In Geneva, the Council announced its decision Friday, after a request from the European Union. The session will be held next Tuesday.
A statement by the Portuguese Ambassador Franciso Xavier Esteves, whose country holds the rotating EU presidency, said European leaders are deeply distressed that Burma has failed to heed the call from the international community for restraint.
Earlier, the Association of Southeast Asian Nations expressed "revulsion" at the killings of at least 10 demonstrators in Rangoon over the last two days and it called on Burma to halt the violence.
In other news, China and Japan have agreed to cooperate to help end the crisis. In a phone call with Japanese Prime Minister Yasuo Fukuda, his Chinese counterpart, Wen Jiabao, said China will use its influence with Burma.
The U.S. government also has urged China, with its close economic and mineral ties, to press Burma to stop the violence. But China has so far blocked efforts by the U.N. Security Council to censure Burma's military government.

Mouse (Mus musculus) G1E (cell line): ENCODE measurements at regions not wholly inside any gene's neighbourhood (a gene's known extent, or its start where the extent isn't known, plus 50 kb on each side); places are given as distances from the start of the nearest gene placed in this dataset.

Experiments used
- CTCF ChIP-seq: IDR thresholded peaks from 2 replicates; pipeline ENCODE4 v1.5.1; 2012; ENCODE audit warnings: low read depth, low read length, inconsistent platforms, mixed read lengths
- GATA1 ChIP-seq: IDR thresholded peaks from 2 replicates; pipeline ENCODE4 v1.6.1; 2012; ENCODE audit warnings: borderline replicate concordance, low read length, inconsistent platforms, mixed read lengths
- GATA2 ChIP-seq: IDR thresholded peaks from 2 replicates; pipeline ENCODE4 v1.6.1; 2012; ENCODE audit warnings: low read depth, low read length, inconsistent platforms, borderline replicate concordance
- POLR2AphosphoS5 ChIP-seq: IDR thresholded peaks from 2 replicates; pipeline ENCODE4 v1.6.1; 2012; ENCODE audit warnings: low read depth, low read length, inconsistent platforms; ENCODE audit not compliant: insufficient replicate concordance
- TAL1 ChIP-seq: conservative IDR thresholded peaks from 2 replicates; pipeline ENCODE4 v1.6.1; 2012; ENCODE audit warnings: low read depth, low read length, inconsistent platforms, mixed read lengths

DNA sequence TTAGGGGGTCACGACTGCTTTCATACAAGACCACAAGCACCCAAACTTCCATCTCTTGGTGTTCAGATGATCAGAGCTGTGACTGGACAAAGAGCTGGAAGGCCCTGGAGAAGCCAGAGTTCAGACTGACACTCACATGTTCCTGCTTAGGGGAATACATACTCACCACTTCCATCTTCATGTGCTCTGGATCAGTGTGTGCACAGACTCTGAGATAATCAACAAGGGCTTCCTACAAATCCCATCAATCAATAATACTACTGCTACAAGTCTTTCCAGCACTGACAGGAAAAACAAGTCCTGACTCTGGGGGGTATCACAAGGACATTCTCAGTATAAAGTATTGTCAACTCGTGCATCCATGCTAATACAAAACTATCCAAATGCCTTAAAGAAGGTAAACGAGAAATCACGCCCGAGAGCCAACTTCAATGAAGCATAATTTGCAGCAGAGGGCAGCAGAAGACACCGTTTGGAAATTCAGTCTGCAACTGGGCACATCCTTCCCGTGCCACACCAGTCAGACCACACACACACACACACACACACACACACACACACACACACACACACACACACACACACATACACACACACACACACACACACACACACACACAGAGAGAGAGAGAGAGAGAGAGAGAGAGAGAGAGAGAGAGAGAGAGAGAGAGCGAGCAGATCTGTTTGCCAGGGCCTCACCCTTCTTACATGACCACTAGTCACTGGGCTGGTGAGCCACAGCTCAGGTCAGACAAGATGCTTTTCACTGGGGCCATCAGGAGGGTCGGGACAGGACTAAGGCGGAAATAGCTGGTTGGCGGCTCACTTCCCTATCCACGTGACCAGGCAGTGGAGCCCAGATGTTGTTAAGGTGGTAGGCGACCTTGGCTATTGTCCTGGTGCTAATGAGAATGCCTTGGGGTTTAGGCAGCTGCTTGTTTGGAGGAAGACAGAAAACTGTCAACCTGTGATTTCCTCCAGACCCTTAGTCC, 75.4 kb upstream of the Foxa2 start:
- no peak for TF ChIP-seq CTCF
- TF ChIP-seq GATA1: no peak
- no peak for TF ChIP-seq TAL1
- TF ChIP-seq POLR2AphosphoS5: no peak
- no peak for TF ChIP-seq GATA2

In Beijing's first statement about this week's events, the government said Thursday it hopes all parties in Burma handle the situation properly and exercise restraint.
In the Australian capital of Canberra, protesters clashed with police while trying to charge the Burmese embassy. Several people were arrested.
Similar protests in reaction to the violence in Burma were held in European and Asian cities.
Gambari has been sent by U.N. Secretary-General Ban Ki-moon to mediate between the Burmese protesters and the government. Government leaders all over the world continue to condemn the Burmese leadership.
The United States and the European Union have long-standing sanctions against Burma, and U.S. President George Bush announced additional sanctions earlier this week.